SAPS fails to comply with Domestic Violence Act
13 January 2020
The Department of Community Safety (DoCS) has concluded the Census Project, monitoring the level of compliance of 150 police stations in the province with the Domestic Violence Act (DVA) 116 of 1998 and the SAPS National Instruction 7/1999. The Census was monitored over a six-month period, between July and December 2017, revealing that the Western Cape SAPS remains non-compliant with the DVA and that more volunteers are required for victim support rooms.
The most reported forms of domestic violence over the six-month period included physical abuse (46%) and emotional, verbal and psychological abuse (29%). Of the total 34 209 incidents reported in 2018/19, the majority were reported in Mitchells Plain (3155 cases), Delft (2071 cases), Harare (1716) and Knysna (1620). Please see infographics attached.
MEC Albert Fritz said, “The DVA places several obligations on SAPS and other state departments regarding its implementation. DoCS is mandated to monitor and evaluate the SAPS’ compliance with the DVA, and make recommendations to SAPS with regards to non-compliance with the DVA. I will work closely with the newly appointed Provincial Commissioner, Yolisa Matakata, to address the findings of the Census Project.”
Functioning of Victim Support Rooms at the Top 20 Stations
Minister Fritz said, “An important component in addressing GBV are victim support rooms. These rooms provide victims with much needed psycho-social support during periods of trauma. The results of the Census Project show that victim support rooms are undermined by a lack of volunteers. I therefore call on all station commanders to work more closely with their local Community Policing Forums, Victim Support Units and Neighbourhood Watch structures to increase the number of volunteers at their stations. Additionally, I call on members of the community to assist their local victim support rooms by volunteering.”
“It is unacceptable that Khayelitsha and Atlantis police stations only have 1 trained volunteer despite having had 1105 and 1272 incidents respectively reported in 2018/19. Delft and Lingelethu West stations only have 4 trained volunteers despite these stations having the second and third highest number of incidents. Beaufort West station has no volunteers,” said Minister Fritz.
MEC Fritz said, “An emerging trend from the analysis was that Belhar and Steenberg stations had incomplete records of victims’ details in the domestic violence register. This makes it impossible to conduct follow ups with victims on services rendered by the SAPS as not all domestic violence incidents were registered and criminal cases opened. There are also challenges in terms of SAPS corrective actions taken for some stations in responding to recommendations made by DoCS in ensuring compliance with the DVA.”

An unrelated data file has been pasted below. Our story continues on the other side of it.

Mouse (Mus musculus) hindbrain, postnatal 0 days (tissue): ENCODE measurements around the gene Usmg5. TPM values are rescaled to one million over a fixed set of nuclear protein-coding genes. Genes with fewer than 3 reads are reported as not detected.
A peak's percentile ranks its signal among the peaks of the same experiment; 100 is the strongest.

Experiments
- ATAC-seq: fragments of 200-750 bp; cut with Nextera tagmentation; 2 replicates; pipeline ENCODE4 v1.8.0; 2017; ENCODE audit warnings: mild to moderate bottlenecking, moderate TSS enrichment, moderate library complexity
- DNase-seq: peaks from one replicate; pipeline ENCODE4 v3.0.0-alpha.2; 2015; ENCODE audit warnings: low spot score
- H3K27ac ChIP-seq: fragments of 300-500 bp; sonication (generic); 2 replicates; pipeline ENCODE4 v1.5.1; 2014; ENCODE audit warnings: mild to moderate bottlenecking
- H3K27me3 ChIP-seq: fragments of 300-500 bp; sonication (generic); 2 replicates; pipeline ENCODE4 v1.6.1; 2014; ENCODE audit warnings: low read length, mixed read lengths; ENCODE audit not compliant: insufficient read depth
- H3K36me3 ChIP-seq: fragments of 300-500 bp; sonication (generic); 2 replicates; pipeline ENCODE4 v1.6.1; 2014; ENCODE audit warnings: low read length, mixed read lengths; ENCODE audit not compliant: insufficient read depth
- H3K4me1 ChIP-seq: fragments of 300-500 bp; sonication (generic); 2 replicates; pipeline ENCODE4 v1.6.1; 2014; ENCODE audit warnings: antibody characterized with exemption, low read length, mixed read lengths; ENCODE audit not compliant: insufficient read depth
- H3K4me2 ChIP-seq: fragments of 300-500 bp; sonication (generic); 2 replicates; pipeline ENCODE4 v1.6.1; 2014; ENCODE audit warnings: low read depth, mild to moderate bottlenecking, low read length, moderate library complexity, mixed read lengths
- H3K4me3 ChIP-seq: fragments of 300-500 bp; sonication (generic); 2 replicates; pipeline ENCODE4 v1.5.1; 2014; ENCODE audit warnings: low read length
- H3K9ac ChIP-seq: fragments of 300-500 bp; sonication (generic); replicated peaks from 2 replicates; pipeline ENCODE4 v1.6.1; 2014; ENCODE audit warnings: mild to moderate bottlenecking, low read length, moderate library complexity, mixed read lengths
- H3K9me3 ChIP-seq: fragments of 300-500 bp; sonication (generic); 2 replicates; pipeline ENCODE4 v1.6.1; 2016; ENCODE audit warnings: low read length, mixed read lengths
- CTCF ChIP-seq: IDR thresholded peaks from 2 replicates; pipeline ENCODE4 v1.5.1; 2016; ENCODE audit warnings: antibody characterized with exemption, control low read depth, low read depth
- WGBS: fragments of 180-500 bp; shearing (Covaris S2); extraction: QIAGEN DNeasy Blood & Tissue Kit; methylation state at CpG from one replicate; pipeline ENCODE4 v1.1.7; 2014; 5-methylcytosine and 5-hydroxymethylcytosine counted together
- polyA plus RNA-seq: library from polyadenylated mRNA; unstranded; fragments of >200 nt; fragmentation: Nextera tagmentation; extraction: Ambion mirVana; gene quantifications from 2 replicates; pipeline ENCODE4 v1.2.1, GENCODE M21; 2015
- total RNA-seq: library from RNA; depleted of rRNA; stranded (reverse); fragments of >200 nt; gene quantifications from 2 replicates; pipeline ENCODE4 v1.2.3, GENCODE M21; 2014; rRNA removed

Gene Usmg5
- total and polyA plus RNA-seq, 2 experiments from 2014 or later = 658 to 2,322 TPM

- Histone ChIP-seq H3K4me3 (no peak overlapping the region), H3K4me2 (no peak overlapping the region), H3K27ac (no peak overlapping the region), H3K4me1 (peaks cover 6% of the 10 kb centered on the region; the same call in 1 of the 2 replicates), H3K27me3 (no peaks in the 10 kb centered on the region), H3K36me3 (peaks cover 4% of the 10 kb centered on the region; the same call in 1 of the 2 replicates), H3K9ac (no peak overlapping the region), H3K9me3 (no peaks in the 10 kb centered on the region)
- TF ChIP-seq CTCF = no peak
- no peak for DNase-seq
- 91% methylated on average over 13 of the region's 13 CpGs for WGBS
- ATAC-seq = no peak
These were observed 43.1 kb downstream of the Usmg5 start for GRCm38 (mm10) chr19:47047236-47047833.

Further findings revealed that:
67% of VISPOL and 74% of Detectives at the top 20 stations have not undergone the five-day DVA training course (it was noted that domestic violence training was included in the basic training curriculum in July 2004);
In 2018/19, only 12 DVA courses were provided for the station level personnel of the Western Cape by the Office of the Provincial Commissioner;
A lack of alignment between the DVA register and other DVA records, including the Occurrence Book and pocket books of members at certain stations;
Protection orders are not always served within the targeted 48 hours and copies are not filed correctly as they are not readily available at certain stations; and
A lack of trained volunteers in victim friendly rooms at some stations and a lack of safe house facilities within the precincts of many stations including Khayelitsha and Mfuleni.
Protection orders served in cases of domestic violence
MEC Fritz said, “The Census analysed the serving of protection orders in 2018. I commend Delft, Khayelitsha, Beaufort West, Manenberg and Paarl East stations for having for having served all protection orders. Conversely, Atlantis had an extremely low rate of serving protection orders at 38%. Nyanga and Grassy Park had no proper record keeping on the serving of protection orders. This means that known perpetrators of Gender Based Violence (GBV) are free to roam the streets, directly threatening the lives and wellbeing of their chosen victims.”
Court Watching Brief Findings on Gender based violence cases monitored between April 2018 to September 2019
MEC Fritz said, “Of the total 159 GBV-related cases monitored by the Court Watching Brief Unit between April 2018 and September 2019: investigations were incomplete (86), dockets did not arrive at court (54), forensic reports were outstanding (15), the accused was not brought to court within 48 hours of arrest (2) and the witness was not at court (2). These factors contribute to cases being struck of the roll and are a complete miscarriage of justice, infringing on the constitutional rights of the victim.”
Under the DA-led Western Cape Government, the Department of Community Safety remains committed to using each tool at its disposal to implement the DVA and safeguard women against GBV and domestic violence.
Issued by Cayla Ann Tomás Murray, Spokesperson for Minister Albert Fritz, 14 January 2020